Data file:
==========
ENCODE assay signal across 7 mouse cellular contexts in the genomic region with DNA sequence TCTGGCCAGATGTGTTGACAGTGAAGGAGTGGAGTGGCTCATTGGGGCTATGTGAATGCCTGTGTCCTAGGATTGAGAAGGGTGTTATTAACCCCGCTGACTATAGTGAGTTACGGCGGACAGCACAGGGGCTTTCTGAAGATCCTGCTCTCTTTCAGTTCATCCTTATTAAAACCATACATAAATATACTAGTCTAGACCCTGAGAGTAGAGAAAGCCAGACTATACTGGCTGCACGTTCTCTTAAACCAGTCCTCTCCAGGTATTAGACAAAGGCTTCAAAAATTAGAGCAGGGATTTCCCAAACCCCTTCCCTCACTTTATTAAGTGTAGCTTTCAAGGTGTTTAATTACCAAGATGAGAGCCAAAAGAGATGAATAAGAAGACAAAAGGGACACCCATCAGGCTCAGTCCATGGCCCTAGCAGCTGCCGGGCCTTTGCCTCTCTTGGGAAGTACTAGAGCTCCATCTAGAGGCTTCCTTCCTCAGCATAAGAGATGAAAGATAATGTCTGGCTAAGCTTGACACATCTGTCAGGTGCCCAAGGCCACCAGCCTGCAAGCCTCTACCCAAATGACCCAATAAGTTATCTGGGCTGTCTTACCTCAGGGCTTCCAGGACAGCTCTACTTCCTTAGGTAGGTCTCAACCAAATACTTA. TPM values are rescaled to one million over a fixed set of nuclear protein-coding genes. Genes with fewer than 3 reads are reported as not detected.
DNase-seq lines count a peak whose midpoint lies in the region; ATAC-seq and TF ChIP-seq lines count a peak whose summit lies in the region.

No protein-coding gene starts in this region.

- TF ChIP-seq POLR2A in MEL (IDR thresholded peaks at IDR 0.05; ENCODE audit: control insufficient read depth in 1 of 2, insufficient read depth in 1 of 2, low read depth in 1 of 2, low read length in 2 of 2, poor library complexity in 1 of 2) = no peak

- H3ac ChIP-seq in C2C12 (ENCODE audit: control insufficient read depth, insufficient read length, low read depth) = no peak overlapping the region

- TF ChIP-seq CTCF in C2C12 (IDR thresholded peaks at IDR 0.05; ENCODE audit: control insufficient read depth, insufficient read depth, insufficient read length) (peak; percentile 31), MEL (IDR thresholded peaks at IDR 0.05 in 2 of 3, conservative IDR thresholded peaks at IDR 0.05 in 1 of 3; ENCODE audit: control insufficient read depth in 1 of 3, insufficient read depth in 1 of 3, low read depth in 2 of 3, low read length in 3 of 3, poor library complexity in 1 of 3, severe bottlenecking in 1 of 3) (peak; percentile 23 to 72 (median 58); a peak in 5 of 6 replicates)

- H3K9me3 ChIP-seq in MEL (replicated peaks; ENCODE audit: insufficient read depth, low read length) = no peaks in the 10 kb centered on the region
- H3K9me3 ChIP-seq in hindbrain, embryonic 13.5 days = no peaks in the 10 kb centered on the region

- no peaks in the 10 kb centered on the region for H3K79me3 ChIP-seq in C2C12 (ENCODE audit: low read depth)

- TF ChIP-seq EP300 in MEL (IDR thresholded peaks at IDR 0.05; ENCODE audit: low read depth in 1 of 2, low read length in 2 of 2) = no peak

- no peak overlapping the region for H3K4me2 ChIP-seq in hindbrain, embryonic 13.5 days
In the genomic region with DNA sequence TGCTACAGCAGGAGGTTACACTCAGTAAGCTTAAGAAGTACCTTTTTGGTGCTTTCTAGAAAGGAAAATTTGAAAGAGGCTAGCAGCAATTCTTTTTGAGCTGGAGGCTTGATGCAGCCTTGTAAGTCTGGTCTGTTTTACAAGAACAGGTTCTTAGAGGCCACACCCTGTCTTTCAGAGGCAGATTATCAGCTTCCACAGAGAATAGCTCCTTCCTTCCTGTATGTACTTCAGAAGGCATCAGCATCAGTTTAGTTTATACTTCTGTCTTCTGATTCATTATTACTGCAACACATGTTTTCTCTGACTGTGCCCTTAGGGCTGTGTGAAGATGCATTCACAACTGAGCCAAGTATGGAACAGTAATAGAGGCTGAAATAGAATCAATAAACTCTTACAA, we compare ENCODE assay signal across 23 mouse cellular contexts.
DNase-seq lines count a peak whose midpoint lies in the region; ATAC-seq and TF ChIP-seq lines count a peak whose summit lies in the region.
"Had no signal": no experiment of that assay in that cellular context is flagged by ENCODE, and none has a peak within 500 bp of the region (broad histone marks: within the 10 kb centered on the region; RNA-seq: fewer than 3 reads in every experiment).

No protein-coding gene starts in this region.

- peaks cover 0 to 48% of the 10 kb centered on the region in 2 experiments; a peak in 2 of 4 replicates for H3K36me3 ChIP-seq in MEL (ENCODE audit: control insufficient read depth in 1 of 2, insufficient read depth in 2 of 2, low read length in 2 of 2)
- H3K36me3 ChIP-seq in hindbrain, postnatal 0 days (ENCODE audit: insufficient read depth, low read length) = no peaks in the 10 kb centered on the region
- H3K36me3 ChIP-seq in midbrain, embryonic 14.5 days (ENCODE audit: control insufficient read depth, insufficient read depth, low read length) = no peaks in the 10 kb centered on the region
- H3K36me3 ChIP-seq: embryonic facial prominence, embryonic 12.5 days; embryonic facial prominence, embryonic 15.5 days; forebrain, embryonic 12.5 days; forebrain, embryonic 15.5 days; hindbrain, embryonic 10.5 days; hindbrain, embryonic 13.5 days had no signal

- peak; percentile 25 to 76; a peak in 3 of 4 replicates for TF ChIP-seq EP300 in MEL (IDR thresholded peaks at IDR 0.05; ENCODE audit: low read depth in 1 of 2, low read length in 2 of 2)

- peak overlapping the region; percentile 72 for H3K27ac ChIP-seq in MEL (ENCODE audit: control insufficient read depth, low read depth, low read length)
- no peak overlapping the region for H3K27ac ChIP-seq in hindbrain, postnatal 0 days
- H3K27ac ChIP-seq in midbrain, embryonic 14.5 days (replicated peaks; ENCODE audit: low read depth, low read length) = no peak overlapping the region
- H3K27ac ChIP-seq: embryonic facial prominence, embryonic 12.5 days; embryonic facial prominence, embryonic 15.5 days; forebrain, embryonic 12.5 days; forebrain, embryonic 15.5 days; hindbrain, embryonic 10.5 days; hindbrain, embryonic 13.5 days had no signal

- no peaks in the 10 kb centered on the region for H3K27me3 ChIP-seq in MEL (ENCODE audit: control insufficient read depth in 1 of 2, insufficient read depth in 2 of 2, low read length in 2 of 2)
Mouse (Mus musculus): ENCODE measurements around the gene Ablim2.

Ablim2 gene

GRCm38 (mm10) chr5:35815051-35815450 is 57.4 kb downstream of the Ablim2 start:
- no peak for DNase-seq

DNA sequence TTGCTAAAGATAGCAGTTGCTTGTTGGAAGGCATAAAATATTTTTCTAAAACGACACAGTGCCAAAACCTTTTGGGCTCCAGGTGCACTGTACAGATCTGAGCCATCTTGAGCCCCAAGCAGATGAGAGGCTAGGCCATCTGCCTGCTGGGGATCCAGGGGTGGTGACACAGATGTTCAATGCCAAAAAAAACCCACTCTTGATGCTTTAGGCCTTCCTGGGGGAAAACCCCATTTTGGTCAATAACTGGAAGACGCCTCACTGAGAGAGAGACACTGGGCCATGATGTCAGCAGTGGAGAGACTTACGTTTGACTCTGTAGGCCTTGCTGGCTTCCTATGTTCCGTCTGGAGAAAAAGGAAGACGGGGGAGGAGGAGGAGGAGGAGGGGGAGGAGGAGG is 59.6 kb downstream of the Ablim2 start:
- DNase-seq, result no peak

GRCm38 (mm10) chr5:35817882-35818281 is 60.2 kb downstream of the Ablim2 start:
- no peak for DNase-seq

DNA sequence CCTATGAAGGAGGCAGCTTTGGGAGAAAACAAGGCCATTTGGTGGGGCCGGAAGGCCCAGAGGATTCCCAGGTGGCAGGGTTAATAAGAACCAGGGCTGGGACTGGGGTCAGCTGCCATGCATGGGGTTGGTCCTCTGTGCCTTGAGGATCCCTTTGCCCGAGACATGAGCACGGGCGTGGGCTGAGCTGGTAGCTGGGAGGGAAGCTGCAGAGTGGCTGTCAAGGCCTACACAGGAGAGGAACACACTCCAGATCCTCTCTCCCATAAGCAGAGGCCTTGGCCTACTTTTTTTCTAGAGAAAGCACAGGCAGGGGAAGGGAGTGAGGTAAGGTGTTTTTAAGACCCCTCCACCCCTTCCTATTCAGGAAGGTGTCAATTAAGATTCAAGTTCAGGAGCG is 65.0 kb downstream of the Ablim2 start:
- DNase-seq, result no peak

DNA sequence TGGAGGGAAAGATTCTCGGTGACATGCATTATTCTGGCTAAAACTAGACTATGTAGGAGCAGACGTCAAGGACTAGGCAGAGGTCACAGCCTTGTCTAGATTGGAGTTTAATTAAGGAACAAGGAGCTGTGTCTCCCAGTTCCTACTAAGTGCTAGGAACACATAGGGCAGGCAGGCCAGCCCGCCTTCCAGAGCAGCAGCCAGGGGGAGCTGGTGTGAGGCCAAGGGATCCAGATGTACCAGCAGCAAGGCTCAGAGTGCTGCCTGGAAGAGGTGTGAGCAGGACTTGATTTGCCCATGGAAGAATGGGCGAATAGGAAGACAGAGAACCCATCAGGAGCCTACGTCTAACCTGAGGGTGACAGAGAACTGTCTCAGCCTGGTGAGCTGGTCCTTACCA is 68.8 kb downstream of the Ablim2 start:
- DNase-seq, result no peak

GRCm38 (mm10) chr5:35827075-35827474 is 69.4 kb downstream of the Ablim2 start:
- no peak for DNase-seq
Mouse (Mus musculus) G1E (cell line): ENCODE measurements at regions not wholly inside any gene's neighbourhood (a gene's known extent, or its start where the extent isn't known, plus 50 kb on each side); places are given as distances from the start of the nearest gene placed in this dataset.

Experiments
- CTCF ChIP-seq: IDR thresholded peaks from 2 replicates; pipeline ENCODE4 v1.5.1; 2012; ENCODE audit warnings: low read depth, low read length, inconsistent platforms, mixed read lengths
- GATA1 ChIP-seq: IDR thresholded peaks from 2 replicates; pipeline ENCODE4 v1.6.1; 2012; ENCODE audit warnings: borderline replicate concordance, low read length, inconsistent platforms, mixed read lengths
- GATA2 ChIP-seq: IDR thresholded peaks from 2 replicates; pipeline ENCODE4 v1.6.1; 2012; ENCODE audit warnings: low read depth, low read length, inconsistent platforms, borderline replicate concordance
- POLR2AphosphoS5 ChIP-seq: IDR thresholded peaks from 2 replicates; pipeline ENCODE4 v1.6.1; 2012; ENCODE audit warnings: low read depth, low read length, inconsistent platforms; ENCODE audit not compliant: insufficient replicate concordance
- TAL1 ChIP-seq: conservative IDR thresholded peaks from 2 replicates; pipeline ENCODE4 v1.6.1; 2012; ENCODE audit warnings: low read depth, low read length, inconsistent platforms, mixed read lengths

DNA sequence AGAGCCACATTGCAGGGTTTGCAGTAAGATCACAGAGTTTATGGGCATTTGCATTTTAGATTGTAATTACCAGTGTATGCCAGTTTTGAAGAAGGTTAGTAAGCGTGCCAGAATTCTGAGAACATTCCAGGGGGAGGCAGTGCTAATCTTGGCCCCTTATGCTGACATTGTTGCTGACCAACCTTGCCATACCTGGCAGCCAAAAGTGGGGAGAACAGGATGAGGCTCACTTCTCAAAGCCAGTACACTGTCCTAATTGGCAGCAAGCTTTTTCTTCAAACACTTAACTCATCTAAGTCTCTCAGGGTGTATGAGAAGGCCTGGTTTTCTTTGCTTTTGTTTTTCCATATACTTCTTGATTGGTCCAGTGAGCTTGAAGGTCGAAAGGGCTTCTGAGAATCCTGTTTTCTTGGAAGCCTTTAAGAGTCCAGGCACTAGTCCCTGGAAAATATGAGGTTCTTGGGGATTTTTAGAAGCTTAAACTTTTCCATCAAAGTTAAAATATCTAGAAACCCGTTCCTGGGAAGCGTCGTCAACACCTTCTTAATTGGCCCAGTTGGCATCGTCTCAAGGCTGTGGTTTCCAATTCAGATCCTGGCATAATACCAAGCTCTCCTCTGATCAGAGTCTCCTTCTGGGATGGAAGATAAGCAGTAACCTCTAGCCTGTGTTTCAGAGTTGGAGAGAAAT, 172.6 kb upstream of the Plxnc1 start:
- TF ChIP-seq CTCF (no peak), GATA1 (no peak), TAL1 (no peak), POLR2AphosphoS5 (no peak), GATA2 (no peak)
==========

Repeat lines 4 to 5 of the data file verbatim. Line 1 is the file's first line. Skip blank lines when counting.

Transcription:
- TF ChIP-seq POLR2A in MEL (IDR thresholded peaks at IDR 0.05; ENCODE audit: control insufficient read depth in 1 of 2, insufficient read depth in 1 of 2, low read depth in 1 of 2, low read length in 2 of 2, poor library complexity in 1 of 2) = no peak

- H3ac ChIP-seq in C2C12 (ENCODE audit: control insufficient read depth, insufficient read length, low read depth) = no peak overlapping the region